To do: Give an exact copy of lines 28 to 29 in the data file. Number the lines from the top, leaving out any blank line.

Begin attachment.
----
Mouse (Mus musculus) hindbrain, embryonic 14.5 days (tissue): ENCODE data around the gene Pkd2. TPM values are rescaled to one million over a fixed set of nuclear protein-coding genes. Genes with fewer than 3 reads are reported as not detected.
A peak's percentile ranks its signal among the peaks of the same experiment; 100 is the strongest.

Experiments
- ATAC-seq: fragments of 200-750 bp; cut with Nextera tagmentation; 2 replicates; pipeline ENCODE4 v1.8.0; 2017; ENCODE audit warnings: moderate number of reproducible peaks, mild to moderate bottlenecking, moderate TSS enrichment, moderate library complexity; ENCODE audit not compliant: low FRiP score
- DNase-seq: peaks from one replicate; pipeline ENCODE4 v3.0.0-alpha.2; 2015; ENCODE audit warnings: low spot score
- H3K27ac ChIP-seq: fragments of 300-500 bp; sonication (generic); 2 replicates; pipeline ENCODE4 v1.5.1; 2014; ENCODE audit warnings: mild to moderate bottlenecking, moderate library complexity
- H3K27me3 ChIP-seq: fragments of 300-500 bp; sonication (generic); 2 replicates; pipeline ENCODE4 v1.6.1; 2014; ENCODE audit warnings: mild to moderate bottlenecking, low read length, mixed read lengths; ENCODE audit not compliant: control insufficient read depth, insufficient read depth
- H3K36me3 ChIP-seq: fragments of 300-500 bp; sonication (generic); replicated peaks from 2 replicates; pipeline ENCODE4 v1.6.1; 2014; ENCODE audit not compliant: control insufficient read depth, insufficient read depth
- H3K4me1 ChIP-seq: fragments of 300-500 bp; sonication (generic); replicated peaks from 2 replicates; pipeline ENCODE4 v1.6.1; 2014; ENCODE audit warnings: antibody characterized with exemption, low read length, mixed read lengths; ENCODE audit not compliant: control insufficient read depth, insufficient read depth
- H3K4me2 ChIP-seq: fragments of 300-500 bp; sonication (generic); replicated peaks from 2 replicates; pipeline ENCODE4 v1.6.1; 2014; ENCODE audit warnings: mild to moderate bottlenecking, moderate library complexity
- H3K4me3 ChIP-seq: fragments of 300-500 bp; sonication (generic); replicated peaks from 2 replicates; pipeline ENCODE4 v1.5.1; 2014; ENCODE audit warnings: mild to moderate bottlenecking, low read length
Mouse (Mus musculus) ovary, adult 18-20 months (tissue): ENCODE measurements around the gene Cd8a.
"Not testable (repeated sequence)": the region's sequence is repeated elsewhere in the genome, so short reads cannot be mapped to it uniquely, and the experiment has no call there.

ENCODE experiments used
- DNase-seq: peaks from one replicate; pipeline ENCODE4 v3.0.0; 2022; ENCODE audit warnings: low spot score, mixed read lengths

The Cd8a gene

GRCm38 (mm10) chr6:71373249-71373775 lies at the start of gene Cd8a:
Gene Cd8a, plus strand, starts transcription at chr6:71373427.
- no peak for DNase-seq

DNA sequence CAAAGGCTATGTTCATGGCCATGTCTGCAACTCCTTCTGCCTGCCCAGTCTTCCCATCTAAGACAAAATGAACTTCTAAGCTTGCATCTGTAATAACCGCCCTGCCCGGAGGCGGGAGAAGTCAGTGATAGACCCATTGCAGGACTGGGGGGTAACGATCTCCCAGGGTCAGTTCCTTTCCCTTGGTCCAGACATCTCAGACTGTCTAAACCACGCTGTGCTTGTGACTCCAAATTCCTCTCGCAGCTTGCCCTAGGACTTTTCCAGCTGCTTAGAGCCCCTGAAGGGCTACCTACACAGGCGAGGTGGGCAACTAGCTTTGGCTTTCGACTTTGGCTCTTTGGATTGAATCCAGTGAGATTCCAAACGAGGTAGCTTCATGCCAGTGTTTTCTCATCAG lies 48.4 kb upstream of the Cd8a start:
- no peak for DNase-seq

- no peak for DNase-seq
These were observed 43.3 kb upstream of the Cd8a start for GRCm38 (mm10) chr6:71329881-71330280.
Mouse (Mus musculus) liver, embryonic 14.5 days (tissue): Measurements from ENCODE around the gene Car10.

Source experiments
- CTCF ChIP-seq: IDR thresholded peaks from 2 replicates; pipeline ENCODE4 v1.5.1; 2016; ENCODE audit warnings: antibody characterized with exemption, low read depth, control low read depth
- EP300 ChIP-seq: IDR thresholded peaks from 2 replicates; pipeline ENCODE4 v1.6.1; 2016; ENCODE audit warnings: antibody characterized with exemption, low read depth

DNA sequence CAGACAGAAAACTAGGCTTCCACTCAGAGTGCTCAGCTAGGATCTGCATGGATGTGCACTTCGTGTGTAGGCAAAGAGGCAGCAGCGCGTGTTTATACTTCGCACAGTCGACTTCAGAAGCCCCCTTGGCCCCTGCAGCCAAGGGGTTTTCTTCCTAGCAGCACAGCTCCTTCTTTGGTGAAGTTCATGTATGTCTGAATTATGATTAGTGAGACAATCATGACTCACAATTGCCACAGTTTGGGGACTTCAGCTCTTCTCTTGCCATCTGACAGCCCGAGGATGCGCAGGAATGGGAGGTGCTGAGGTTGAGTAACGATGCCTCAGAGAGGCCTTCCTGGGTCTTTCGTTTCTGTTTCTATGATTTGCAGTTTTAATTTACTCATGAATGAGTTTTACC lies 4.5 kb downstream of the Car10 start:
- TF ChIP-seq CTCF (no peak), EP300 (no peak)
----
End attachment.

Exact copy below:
DNA sequence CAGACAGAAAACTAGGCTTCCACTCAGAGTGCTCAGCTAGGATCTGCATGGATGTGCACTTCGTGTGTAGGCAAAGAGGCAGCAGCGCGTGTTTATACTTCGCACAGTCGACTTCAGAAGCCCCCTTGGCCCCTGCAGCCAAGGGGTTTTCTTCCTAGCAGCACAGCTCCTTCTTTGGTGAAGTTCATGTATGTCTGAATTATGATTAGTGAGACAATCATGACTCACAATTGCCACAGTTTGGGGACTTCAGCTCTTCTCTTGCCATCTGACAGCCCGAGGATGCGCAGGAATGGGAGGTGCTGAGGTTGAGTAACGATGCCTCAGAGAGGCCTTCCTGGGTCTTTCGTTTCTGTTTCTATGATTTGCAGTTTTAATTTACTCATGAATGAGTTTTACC lies 4.5 kb downstream of the Car10 start:
- TF ChIP-seq CTCF (no peak), EP300 (no peak)